Mitochondrial arginase II modulates nitric-oxide synthesis through nonfreely exchangeable L-arginine pools in human endothelial cells
Gokce Topal, Jean-Luc
Boucher, J. -L.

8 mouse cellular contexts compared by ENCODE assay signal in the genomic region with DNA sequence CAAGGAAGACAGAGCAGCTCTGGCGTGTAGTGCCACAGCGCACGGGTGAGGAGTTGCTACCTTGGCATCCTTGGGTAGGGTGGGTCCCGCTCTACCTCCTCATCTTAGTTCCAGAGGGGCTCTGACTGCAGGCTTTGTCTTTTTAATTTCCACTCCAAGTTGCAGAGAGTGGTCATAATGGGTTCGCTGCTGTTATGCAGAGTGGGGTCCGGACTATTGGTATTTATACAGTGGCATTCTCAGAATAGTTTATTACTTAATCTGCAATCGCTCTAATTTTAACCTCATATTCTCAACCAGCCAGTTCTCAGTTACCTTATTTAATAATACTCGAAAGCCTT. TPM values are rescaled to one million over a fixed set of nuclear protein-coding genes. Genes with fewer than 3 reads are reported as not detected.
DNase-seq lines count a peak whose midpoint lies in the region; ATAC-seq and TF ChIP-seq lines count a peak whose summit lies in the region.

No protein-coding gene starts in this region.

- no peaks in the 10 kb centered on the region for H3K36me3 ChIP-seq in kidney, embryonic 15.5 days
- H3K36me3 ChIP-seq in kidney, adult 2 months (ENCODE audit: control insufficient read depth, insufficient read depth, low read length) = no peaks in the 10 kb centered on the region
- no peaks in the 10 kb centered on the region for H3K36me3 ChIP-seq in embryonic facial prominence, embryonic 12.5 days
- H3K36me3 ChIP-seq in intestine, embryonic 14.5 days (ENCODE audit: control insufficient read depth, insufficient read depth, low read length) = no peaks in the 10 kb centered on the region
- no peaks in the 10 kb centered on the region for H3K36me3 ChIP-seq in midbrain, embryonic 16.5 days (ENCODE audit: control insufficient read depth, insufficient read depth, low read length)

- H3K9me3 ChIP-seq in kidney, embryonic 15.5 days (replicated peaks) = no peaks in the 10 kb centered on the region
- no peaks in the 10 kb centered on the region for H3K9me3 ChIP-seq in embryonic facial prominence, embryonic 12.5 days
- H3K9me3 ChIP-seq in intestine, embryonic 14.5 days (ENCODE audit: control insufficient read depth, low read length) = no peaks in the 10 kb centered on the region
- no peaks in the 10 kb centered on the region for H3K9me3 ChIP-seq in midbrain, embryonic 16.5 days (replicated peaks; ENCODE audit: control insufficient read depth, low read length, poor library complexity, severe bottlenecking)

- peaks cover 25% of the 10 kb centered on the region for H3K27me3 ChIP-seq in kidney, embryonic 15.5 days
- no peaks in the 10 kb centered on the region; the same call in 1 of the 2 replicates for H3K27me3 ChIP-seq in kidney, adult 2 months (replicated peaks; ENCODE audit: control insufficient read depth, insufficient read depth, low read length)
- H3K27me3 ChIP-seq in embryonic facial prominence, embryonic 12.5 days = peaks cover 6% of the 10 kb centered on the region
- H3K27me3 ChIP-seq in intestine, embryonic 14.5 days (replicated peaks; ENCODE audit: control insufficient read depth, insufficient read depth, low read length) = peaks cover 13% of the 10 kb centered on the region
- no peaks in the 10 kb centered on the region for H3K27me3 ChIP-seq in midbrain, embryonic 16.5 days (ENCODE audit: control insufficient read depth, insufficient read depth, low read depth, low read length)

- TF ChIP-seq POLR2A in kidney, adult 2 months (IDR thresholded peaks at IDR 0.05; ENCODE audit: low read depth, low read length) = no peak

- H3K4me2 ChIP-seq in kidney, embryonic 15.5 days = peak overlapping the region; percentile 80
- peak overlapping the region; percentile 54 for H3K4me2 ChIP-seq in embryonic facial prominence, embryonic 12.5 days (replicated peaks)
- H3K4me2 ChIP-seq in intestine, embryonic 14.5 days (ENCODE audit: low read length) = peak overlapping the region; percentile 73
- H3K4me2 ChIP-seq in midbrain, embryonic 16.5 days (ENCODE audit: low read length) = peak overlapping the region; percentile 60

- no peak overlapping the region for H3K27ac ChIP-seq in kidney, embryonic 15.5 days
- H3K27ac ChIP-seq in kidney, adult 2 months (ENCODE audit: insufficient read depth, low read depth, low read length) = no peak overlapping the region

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Reduced synthesis of nitric oxide ( NO) contributes to the endothelial dysfunction and may be related to limited availability of L-arginine, the common substrate of constitutive nitric-oxide synthase ( NOS) and cytosolic arginase I and mitochondrial arginase II. To determine whether arginases modulate the endothelial NO synthesis, we investigated the effects of the competitive arginase inhibitor N omega-hydroxy-nor-L-arginine (NorNOHA) on the activity of NOS, arginases, and L-arginine transporter and on NO release at surface of human umbilical vein endothelial cells (HUVECs). In unstimulated cells, Nor-NOHA dose-dependently reduced the arginase activity with maximal inhibition at 20 mu M. When HUVECs were stimulated by thrombin without extracellular L-arginine, Nor-NOHA dose-dependently increased the NOS activity and the NO release with maximal effects at 20 mu M. Extracellular L-arginine also dose-dependently increased NO release and arginase activity. When HUVECs were stimulated by thrombin in the presence of 100 mu M L- arginine, NOS activity and NO release were similar in untreated and Nor-NOHA-treated cells. However, despite activation of L- arginine uptake, the inhibition of arginase activity by Nor-NOHA was still significant. The depletion of freely exchangeable L- arginine pools with extracellular L- lysine did not prevent Nor-NOHA from increasing the NO release. This indicates the presence of pools, which are accessible to NOS and arginase, but not exchangeable. Interestingly, the mitochondrial arginase II was constitutively expressed, whereas the cytosolic arginase I was barely detectable in HUVECs. These data suggest that endothelial NO synthesis depends on the activity of arginase II in mitochondria and L-arginine carriers in cell membrane.
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